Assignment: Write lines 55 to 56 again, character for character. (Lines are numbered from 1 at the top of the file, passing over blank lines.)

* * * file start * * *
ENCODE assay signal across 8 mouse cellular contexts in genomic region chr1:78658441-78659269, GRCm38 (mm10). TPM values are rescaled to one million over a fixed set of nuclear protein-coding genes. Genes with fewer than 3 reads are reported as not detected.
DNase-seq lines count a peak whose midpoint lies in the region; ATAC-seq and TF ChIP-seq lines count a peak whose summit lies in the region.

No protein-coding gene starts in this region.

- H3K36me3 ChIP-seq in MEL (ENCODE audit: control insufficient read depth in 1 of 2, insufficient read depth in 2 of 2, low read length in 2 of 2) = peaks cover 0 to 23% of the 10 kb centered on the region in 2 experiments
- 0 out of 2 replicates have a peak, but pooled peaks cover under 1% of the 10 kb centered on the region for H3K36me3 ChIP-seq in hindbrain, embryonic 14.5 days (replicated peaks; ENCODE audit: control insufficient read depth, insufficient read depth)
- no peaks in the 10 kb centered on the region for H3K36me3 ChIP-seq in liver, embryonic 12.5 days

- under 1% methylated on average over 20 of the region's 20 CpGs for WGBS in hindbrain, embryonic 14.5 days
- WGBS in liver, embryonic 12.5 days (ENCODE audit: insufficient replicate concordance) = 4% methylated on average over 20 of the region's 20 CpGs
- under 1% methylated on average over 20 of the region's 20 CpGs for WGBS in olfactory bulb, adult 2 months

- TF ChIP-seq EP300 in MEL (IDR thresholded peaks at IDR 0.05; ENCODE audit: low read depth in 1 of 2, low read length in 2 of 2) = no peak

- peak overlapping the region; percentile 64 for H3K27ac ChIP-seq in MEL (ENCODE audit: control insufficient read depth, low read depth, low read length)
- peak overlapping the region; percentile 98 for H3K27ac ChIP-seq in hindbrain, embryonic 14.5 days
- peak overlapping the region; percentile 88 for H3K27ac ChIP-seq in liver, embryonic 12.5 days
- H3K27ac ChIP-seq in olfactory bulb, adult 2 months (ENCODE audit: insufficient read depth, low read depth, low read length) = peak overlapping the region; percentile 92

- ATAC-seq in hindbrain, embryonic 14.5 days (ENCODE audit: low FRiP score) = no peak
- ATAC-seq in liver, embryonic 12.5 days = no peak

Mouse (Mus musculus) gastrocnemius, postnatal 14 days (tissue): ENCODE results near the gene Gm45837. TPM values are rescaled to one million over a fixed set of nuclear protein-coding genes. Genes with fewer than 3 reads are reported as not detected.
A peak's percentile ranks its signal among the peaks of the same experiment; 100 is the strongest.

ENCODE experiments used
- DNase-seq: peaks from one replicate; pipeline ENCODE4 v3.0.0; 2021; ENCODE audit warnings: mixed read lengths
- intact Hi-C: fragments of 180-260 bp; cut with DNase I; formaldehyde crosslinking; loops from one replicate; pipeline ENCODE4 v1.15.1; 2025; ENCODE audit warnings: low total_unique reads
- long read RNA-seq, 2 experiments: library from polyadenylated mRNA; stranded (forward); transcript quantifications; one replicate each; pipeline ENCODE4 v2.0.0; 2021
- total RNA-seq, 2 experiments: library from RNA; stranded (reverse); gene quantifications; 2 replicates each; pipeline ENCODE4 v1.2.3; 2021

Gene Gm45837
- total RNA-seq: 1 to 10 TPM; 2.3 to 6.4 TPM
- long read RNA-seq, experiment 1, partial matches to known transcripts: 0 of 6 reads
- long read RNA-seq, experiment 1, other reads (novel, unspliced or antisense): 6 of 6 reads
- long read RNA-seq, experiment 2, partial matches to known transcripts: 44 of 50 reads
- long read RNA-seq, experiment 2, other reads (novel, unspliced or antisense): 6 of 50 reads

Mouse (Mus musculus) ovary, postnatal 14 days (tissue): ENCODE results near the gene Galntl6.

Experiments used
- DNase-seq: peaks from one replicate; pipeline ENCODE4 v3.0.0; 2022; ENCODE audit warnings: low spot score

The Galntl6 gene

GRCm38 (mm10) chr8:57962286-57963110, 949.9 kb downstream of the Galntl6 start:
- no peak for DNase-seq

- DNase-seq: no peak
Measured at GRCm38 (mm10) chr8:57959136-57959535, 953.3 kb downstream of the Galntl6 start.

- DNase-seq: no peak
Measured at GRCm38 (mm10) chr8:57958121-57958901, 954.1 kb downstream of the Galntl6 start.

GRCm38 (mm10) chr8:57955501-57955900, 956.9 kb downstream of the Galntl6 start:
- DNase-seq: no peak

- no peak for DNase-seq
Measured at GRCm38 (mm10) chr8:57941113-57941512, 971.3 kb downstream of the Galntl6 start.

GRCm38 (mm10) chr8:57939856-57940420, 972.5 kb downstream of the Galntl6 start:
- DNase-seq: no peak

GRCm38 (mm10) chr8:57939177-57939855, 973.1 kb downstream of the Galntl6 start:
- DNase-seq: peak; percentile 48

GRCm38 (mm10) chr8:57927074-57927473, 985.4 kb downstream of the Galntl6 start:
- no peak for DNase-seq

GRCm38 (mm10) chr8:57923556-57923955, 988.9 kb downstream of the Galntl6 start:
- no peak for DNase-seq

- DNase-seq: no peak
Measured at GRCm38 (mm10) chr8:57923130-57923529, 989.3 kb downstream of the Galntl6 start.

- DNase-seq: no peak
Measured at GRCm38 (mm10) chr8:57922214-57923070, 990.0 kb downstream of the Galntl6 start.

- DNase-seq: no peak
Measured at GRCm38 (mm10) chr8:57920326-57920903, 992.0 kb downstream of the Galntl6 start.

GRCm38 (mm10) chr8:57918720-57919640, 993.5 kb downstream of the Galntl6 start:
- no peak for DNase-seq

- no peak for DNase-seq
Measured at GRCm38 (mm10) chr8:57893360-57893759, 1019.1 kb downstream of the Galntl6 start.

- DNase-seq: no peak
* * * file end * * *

Measured at GRCm38 (mm10) chr8:57922214-57923070, 990.0 kb downstream of the Galntl6 start.

- DNase-seq: no peak